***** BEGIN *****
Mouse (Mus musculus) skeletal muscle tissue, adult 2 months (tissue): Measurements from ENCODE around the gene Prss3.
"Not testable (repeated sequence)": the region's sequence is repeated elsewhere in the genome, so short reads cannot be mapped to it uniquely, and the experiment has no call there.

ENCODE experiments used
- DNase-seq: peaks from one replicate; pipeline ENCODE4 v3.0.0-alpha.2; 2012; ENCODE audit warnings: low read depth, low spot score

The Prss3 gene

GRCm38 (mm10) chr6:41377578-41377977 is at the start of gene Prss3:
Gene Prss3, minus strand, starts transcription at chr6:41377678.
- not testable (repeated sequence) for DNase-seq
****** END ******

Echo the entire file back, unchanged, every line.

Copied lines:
Mouse (Mus musculus) skeletal muscle tissue, adult 2 months (tissue): Measurements from ENCODE around the gene Prss3.
"Not testable (repeated sequence)": the region's sequence is repeated elsewhere in the genome, so short reads cannot be mapped to it uniquely, and the experiment has no call there.

ENCODE experiments used
- DNase-seq: peaks from one replicate; pipeline ENCODE4 v3.0.0-alpha.2; 2012; ENCODE audit warnings: low read depth, low spot score

The Prss3 gene

GRCm38 (mm10) chr6:41377578-41377977 is at the start of gene Prss3:
Gene Prss3, minus strand, starts transcription at chr6:41377678.
- not testable (repeated sequence) for DNase-seq